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The flat, Fenland landscape that extends across parts of Lincolnshire, Norfolk, Cambridgeshire and Suffolk is well known for its fertile soils that comprise about half of England's Grade 1 agricultural land.What is less well-known is the wide range of light that the Fens exhibit, a feature that is particularly noticeable in autumn and winter. This is partly to do with the "big skies" that all flat areas experience, but the low-lying nature of the land and the managed drainage systems that criss-cross the area must also play their part. Mists, strong and slight, are common. Rain squalls can be seen from miles away. Cloud types proliferate. And these effects, and more, are food for the hungry photographer.
Today's photograph shows a typical Fenland scene on a cool but not cold December morning. The shadows of trees and houses behind the photographer darken the field of winter wheat that is showing through the manicured soil. Pantiles and bricks of houses at the village edge glow a deeper orange in the yellow-tinted light. A church tower peeps over the graveyard trees that surround it.Poplars and a walnut that is past its best thrust up into a blue sky that looks like a painter has wiped his white brush clean on it. And in the distance the slight mist almost, but not quite, obscures the sheep that have been tuned onto the remains of a field of cabbages. It's the kind of unremarkable scene I often see but don't often photograph.And each time I do I wonder why I don't do it more often.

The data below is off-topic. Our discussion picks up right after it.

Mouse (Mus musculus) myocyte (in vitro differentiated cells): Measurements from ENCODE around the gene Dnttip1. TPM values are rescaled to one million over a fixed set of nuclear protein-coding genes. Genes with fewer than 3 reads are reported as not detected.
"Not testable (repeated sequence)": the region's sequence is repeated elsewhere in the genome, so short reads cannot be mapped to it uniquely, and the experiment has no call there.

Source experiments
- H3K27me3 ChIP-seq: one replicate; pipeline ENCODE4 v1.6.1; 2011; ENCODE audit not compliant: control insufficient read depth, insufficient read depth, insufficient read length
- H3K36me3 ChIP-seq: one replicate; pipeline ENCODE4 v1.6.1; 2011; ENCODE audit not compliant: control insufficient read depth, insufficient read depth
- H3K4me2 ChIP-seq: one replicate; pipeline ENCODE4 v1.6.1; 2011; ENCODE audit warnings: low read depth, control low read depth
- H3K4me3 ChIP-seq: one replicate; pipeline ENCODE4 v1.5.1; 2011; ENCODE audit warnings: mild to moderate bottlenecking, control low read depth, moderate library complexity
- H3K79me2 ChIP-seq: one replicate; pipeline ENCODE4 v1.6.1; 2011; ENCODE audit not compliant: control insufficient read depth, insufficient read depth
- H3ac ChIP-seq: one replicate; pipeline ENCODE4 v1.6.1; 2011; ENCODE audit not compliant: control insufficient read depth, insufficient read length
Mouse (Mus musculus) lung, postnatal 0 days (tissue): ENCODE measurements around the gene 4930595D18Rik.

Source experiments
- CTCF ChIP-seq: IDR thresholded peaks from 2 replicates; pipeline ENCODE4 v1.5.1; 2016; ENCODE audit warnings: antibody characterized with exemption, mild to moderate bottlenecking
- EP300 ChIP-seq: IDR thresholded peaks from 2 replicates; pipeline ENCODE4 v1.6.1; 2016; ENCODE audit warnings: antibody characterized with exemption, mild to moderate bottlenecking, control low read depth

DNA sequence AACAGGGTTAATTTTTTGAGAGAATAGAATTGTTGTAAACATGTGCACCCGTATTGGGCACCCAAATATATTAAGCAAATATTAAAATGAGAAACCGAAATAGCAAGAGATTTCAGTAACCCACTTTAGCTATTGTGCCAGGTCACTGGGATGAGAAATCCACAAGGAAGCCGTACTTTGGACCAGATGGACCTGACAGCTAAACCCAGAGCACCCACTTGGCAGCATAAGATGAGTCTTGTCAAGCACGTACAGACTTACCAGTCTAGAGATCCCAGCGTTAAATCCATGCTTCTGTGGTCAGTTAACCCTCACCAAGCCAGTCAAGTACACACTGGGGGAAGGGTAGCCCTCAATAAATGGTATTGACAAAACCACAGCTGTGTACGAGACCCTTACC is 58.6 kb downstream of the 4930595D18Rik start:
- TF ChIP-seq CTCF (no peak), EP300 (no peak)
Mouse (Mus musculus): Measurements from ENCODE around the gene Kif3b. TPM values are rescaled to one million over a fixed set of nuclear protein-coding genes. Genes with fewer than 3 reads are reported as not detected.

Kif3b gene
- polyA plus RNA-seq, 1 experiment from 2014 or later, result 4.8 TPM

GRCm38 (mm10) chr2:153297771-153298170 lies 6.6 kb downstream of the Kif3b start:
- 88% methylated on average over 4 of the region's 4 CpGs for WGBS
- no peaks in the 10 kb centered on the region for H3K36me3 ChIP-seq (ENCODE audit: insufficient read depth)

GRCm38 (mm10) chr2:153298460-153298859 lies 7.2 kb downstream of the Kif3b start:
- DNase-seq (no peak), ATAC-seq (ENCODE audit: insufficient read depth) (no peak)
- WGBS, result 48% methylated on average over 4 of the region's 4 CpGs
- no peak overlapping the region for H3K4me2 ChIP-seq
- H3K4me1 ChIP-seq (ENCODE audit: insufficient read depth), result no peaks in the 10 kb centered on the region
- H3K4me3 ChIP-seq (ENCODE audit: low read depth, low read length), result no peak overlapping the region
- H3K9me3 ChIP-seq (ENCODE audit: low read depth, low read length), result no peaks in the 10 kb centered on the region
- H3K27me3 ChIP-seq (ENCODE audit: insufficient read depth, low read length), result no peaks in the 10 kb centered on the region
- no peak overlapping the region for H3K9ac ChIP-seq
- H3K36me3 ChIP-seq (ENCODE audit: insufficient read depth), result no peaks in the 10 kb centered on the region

photograph and text © Tony Boughen
Photo Title: December Morning Light, Lincolnshire
Camera: Sony RX100
Mode: Aperture Priority
Focal Length: 12.6mm (34mm - 35mm equiv.)
F No: f2.8
Shutter Speed: 1/2000 sec
Exposure Compensation: -0.3 EV
Image Stabilisation: On